5. Stepping through the tutorial for editing an existing DLP Policy
Show all. Click on “Security,” which is going to take you to the Security and Compliance Center. Drop down data loss prevention, go to policy, and choose the US Patriot Act policy that we created. We’re going to edit that policy. Policy. Now, in this case, we’re going to do the low-volume content. Again, if I were asked to do well, I would. Or if it didn’t say either, maybe I would do both. All right? It kind of depends on what was being requested of me.
Again, if I were taking the exam and I was asked to do this, if I was not told to choose one or the other, I would do both. However, if I were told to do low, I would undoubtedly do low. If I was told to do high, I would do high. So I’m going to do low. We’re going to edit the rule. We’re going to move on to exceptions. Because the point is, we’re adding a domain name that’s going to be an exception. So we’ll drop that down. Accept if the recipient domain is; we’re going to select that. We’re going to put in the name Acmecorp.com because that was the name that was asked to be put in there. And then we’re going to click “Add.” Okay? As you can see, the name has now been added. We’re now going to click “Save.” Click Save again, close, and we’re done. We’ve now officially finished the tutorial. Okay, so this is a nice little tutorial for you to go through and get some practise with.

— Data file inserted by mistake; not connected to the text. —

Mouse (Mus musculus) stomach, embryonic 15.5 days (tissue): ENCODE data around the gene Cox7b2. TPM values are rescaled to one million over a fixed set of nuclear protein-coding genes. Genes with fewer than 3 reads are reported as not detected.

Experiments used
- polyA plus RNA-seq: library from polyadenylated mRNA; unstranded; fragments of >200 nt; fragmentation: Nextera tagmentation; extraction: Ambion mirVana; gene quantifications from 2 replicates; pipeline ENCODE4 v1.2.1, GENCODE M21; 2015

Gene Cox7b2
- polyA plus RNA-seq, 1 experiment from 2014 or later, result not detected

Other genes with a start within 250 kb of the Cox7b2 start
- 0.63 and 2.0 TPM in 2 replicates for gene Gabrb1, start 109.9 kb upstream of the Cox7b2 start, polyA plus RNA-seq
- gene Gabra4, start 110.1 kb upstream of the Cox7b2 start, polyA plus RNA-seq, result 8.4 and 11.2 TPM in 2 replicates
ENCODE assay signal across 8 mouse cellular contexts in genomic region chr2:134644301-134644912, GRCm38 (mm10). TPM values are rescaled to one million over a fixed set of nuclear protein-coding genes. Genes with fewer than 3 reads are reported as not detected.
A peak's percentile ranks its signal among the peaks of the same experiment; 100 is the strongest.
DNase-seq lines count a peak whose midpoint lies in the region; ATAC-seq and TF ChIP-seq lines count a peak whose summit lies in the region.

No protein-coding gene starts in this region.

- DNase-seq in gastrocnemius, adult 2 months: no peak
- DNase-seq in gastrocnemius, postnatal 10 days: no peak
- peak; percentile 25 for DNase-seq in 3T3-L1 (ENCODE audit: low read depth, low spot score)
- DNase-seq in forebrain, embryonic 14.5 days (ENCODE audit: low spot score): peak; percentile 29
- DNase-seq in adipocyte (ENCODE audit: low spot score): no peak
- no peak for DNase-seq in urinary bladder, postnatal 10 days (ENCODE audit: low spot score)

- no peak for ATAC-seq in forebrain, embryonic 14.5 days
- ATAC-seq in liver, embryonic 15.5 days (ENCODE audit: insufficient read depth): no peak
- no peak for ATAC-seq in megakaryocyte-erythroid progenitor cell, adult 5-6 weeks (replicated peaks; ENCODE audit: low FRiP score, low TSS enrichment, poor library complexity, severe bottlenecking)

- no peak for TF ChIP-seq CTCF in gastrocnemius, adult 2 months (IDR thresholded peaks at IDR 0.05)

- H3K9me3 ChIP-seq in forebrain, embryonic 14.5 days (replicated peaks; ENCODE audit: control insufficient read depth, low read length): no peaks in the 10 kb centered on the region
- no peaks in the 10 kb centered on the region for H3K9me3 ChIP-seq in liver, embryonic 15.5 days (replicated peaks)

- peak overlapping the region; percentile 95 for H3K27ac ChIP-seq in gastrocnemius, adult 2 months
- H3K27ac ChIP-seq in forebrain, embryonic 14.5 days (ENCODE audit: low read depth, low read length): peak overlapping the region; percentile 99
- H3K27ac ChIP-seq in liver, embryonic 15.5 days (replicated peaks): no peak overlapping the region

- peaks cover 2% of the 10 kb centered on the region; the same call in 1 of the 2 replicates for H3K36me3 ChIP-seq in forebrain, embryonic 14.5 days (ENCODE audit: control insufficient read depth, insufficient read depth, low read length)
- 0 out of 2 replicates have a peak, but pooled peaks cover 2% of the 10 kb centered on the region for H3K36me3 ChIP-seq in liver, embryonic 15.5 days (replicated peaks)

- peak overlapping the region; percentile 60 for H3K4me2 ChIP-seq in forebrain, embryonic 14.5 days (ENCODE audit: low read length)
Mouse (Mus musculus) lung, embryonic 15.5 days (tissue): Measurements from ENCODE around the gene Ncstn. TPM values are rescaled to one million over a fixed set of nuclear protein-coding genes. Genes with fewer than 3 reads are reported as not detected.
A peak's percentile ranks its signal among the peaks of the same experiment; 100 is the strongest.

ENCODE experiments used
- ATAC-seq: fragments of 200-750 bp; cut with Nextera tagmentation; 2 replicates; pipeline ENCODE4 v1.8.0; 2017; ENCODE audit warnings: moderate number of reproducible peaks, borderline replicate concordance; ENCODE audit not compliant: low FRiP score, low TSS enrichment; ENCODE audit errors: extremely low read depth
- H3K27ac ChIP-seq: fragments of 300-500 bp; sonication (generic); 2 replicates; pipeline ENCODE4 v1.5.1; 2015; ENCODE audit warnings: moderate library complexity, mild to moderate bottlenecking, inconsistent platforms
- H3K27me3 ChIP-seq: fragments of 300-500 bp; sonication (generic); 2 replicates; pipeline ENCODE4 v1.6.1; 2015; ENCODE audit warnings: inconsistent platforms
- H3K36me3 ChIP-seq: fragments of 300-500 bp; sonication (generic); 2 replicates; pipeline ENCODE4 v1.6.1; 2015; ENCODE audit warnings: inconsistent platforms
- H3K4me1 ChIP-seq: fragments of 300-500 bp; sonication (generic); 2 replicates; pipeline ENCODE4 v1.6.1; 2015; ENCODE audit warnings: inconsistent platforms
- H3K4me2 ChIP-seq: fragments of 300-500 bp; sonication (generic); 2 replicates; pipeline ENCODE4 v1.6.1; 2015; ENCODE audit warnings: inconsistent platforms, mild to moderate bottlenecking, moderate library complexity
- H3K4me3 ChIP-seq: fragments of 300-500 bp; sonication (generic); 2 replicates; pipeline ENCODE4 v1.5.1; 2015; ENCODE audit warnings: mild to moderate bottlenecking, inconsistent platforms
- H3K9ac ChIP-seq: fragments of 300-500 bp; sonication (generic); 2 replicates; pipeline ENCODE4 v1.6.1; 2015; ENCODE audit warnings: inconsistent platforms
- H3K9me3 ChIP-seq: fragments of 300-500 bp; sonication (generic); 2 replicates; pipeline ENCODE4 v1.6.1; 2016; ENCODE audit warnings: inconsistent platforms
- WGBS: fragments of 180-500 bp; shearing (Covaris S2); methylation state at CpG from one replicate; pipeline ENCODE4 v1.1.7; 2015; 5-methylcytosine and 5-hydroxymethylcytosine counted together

6. Demonstration in editing a DLP Policy to add incident report support for a user
I now want to walk you through our US Patriot Act policy and our DLP policy. And this time, we’ll go through and set up an alert notification for incident reports for a specific user. We’re going to have a user named Aaron Jones who is going to receive an incident report. So we need to enable that and configure it on that policy. So that’s our next little exercise here. So I’m going to click “show.” All I’m on is admin Microsoft.com. I’m going to click “show.” All Click the Security Center, which will take us to security and compliance, and then select Data Loss Prevention. Click Policy.
Okay, we’re going to find our policy here, our Patriot Act policy, and we’re going to edit that policy. Click “edit” again and again. We have low and high, with low being a low-instant account of these items and high being a higher instant count, low being one to nine and then high being above nine, right? So we’re going to drop that down. We’re going to edit our existing rules here. We took a look at these different things before. We didn’t talk too much about incident reports. So we’re going to choose “incident report,” it’s going to auto-scroll us down, and then here we are. We can choose the severity level for admins’ low, medium, and high alerts based on DLP findings.